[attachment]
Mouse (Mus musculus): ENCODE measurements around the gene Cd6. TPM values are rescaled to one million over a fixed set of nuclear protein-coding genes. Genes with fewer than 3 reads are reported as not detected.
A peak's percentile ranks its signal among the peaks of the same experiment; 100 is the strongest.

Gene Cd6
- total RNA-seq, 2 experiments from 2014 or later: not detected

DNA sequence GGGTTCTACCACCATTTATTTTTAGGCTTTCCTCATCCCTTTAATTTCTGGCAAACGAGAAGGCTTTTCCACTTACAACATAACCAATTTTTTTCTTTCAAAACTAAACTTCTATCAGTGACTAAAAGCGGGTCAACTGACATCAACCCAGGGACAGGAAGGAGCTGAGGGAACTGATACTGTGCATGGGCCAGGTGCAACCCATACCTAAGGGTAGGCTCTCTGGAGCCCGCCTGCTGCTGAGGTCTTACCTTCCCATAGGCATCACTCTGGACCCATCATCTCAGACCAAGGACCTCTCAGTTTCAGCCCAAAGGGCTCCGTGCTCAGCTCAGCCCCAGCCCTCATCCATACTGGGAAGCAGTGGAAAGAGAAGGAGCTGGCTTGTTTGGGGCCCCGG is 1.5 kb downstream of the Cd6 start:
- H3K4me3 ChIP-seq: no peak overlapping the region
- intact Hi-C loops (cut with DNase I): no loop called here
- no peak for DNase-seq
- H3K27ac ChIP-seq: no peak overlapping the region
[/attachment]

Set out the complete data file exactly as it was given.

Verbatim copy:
Mouse (Mus musculus): ENCODE measurements around the gene Cd6. TPM values are rescaled to one million over a fixed set of nuclear protein-coding genes. Genes with fewer than 3 reads are reported as not detected.
A peak's percentile ranks its signal among the peaks of the same experiment; 100 is the strongest.

Gene Cd6
- total RNA-seq, 2 experiments from 2014 or later: not detected

DNA sequence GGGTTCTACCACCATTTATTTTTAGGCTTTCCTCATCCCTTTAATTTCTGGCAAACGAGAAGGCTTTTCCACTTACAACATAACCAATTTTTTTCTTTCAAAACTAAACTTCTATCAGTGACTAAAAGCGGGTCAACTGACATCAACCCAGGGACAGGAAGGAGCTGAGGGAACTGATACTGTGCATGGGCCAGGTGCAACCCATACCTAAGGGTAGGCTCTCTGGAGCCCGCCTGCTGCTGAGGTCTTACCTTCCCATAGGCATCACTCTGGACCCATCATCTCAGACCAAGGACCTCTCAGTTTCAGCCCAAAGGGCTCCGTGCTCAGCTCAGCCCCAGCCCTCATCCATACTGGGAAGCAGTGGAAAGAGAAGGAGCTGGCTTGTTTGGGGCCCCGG is 1.5 kb downstream of the Cd6 start:
- H3K4me3 ChIP-seq: no peak overlapping the region
- intact Hi-C loops (cut with DNase I): no loop called here
- no peak for DNase-seq
- H3K27ac ChIP-seq: no peak overlapping the region